EI Council Member Simon O’Leary CEng FEI looks back to his student days and reflects on the growing importance of renewable power for the EI and the global energy system.
Just over 40 years ago, the Institute of Fuel signalled the broadening landscape of the energy scene through its change of name to the Institute of Energy (and subsequently to the Energy Institute as we know it today). In 1980, its then student member Simon O’Leary presented his winning McAndrew Award essay on ‘The Sun and Solar Energy – Pie in the Sky?’ to a joint meeting of the Institute of Energy and the International Solar Energy Society (Energy World, 1980) as outlined in Figure 1.
Figure 1. McAndrew Award presentation in 1980
At that time, interest in solar energy was growing, but its use to produce electricity was expensive and limited to specialist applications, such as in remote locations or on spacecraft. Its use was so bespoke that it would not even appear on historical charts depicting the major global sources of electrical power. However, by the year 2000, it was beginning to register as illustrated in Figure 2.
Figure 2. Energy mix for global power supply to 2050 (McKinsey, 2019)
By 2020, the science, engineering, technology and infrastructure for producing solar power has developed to such an extent that the relative price of photovoltaics has fallen dramatically (Belton, 2020; Ozalp, Sattler, Klausner and Miller, 2015) while, at the same time, the demand for such renewable non-carbon sources has become ever more apparent because of climate change. The net result is that the economics of solar energy to produce electrical power globally is now making sense, just as it does for wind power. Solar and wind power are projected to become the major players in the takeover of global power production by renewables by 2035 as noted in Figure 2.
It’s no surprise then to see an increasing focus on renewables in today’s Energy Institute, now the home of health and safety in onshore and offshore wind as much as it has been for decades for conventional fuels, and with its two new conferences Renewables Health, Safety and Sustainability and Powering Net Zero set to shine a light on solar and other clean energy sources this autumn.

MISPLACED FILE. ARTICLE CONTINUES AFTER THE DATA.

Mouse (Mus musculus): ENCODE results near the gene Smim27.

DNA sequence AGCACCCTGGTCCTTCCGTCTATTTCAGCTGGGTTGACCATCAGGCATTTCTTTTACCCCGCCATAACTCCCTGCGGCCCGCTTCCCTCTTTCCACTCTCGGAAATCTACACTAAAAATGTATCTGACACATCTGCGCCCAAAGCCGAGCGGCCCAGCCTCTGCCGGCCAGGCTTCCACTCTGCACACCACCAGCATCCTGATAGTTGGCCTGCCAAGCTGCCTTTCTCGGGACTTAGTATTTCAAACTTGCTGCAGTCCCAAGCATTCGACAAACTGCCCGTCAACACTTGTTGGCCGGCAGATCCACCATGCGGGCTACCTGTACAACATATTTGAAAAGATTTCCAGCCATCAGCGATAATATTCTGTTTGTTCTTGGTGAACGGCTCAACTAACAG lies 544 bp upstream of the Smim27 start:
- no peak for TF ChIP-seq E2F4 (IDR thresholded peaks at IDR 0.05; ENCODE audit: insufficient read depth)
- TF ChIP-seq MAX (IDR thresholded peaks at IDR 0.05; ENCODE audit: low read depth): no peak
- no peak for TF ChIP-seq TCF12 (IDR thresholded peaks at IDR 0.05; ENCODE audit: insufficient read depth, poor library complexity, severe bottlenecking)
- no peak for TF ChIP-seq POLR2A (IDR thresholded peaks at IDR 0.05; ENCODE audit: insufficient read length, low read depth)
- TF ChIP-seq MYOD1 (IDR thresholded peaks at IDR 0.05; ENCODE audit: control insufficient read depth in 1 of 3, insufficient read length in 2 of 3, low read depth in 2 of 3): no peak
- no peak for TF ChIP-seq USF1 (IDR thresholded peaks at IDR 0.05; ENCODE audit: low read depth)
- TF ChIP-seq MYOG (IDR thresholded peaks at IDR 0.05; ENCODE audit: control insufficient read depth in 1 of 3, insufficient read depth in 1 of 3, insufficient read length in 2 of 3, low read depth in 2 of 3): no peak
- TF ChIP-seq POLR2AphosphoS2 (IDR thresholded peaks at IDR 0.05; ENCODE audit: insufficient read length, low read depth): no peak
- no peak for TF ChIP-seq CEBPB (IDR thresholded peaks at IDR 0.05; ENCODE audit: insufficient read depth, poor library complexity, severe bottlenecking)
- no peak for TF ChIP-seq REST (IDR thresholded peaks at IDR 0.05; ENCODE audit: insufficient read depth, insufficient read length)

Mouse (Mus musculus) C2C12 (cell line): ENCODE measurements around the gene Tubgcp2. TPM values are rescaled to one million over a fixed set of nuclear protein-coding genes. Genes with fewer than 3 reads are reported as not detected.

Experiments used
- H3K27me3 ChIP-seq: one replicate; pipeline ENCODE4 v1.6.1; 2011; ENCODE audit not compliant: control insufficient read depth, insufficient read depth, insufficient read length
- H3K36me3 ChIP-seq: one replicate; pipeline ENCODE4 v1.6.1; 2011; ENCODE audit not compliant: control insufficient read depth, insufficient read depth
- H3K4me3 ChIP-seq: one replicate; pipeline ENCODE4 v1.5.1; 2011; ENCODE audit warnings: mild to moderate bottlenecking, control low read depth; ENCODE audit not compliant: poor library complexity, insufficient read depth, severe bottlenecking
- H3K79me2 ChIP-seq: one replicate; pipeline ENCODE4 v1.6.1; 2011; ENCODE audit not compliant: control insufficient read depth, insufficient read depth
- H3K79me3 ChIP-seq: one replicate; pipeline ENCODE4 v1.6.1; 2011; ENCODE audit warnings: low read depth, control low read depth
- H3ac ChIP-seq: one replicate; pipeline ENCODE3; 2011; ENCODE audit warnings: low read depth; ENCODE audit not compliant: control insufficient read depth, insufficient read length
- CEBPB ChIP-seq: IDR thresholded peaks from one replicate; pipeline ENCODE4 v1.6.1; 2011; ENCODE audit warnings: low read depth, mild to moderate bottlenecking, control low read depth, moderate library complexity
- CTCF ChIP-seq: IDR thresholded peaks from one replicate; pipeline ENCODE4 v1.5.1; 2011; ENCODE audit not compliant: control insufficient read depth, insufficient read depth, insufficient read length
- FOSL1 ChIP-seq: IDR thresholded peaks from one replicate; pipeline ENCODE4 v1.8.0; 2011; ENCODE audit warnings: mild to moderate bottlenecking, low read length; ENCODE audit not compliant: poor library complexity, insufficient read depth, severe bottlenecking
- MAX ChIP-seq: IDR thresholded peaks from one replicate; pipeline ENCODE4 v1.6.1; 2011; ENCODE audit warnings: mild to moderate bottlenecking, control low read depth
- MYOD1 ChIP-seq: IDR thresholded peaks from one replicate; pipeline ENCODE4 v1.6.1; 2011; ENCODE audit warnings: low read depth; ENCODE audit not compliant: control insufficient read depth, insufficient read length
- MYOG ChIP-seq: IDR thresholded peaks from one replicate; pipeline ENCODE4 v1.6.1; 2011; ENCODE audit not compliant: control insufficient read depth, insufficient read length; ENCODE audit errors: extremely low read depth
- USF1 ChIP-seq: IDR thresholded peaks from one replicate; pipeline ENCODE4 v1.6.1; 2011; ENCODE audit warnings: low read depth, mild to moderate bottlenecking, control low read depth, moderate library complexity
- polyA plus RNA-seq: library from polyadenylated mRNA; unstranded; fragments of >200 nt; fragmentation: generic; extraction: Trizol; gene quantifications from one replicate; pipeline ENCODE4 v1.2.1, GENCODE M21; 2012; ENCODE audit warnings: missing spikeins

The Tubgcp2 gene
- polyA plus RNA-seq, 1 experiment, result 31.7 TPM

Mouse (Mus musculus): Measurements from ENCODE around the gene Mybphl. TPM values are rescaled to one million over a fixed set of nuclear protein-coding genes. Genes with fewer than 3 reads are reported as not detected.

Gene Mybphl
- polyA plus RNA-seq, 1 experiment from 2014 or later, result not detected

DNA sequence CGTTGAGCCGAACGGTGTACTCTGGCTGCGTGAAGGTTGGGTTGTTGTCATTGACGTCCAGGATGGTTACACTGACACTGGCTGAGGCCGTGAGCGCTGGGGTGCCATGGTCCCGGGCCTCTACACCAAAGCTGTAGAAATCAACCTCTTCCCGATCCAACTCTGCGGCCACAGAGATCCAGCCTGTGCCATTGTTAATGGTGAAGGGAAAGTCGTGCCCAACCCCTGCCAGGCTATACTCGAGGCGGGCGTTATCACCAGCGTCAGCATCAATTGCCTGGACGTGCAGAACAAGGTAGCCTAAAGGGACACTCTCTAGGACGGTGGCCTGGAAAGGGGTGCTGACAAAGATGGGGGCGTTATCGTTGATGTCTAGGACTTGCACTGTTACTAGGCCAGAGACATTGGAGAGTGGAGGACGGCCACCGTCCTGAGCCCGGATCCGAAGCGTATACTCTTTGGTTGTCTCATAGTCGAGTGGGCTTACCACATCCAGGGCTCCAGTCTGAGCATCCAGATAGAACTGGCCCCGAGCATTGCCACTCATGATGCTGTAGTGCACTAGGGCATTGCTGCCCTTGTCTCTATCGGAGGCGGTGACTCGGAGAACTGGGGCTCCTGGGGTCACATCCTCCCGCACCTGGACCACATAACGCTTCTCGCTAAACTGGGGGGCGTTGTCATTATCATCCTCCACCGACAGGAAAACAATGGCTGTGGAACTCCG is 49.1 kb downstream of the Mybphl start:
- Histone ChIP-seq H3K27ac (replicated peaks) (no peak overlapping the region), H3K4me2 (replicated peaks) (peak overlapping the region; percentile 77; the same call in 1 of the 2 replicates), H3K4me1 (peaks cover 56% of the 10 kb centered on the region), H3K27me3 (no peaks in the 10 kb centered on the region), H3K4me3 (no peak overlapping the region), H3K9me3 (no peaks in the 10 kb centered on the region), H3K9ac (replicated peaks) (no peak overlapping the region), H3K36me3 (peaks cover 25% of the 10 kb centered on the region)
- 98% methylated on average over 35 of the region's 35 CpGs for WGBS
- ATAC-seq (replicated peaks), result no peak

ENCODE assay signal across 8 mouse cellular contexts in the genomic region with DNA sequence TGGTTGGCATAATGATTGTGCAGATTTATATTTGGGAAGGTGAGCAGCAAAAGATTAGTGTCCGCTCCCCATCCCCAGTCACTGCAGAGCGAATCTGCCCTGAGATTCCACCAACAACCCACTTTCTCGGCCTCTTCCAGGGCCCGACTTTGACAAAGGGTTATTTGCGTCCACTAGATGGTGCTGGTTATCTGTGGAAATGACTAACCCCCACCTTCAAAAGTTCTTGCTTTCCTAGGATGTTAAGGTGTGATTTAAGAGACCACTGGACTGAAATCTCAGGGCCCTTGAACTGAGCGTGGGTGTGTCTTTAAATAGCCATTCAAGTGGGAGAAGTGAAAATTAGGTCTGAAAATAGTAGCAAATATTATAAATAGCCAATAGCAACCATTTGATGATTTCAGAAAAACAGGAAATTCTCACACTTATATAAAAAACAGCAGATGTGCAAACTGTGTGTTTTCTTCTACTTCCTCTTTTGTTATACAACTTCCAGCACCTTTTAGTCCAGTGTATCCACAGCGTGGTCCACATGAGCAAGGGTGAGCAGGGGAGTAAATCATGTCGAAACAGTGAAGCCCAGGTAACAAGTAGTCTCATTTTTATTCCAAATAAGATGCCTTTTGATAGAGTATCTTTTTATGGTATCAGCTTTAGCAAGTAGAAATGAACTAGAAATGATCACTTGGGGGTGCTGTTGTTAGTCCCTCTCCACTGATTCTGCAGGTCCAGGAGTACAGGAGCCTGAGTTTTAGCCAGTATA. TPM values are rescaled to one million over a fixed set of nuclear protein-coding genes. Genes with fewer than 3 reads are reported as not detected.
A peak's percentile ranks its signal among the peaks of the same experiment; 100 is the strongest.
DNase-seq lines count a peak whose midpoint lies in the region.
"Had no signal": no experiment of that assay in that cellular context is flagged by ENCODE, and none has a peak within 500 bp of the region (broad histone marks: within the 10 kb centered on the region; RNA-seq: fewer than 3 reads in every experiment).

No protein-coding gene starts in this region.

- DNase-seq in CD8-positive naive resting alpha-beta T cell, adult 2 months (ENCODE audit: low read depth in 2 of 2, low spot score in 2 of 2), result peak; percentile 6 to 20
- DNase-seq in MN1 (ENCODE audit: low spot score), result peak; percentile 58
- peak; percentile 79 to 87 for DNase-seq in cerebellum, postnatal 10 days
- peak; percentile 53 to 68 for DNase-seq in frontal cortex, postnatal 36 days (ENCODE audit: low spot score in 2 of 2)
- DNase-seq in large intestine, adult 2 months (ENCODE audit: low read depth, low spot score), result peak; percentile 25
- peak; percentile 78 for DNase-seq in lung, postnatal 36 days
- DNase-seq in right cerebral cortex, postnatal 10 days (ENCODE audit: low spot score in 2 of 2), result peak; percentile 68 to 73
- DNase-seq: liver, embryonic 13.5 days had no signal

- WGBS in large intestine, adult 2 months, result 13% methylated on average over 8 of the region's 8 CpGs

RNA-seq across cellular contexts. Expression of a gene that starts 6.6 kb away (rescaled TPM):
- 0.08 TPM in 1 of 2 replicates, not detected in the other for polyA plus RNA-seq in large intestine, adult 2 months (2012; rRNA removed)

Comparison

A further clear signal for this was given at the Energy Institute’s international conference, IP Week 2020, and its focus on a low carbon future (IP Week, 2020) with presentations by leaders and commentators from inside and outside energy sectors. Along with many other prominent contributors, this included keynote speeches by the Energy Institute President, Steve Holliday, and the Group Chief Executive of BP, Bernard Looney. Like the Institute itself expanding its energy base all those years ago, oil and gas majors may now be well positioned to extend their expertise across the energy field more broadly (Accenture, 2020).
Figure 3. IP Week 2020 review
Over the last 40 years, there has been a ‘C of change’ worldwide; consider the changes in Computing, China, Communications, Climate and now Covid-19 to name just cinque. So, in 2020, and while it has taken the author four decades to answer the question, it is clear that solar energy as a widespread source of electrical power is no longer something that could happen but is unlikely; it is no longer pie in the sky!
Ozalp, N. Sattler, C., Klausner, J. and Miller, J. (2015). Fossil Fuels have a Number of Industrial Uses Beyond Energy Generation: Is it Possible for Solar Power to Replace them All? Mechanical Engineering, Vol.137, No.1, pp.46-51.
Profile: Professor Simon O’Leary is a Research Centre Director at Regent’s University London, following over two decades in industry, including international roles in the scientific and commercial arms of oil, gas and petrochemicals in the UK and Norway. He is a Fellow and Council Member of the Energy Institute. Email: email@example.com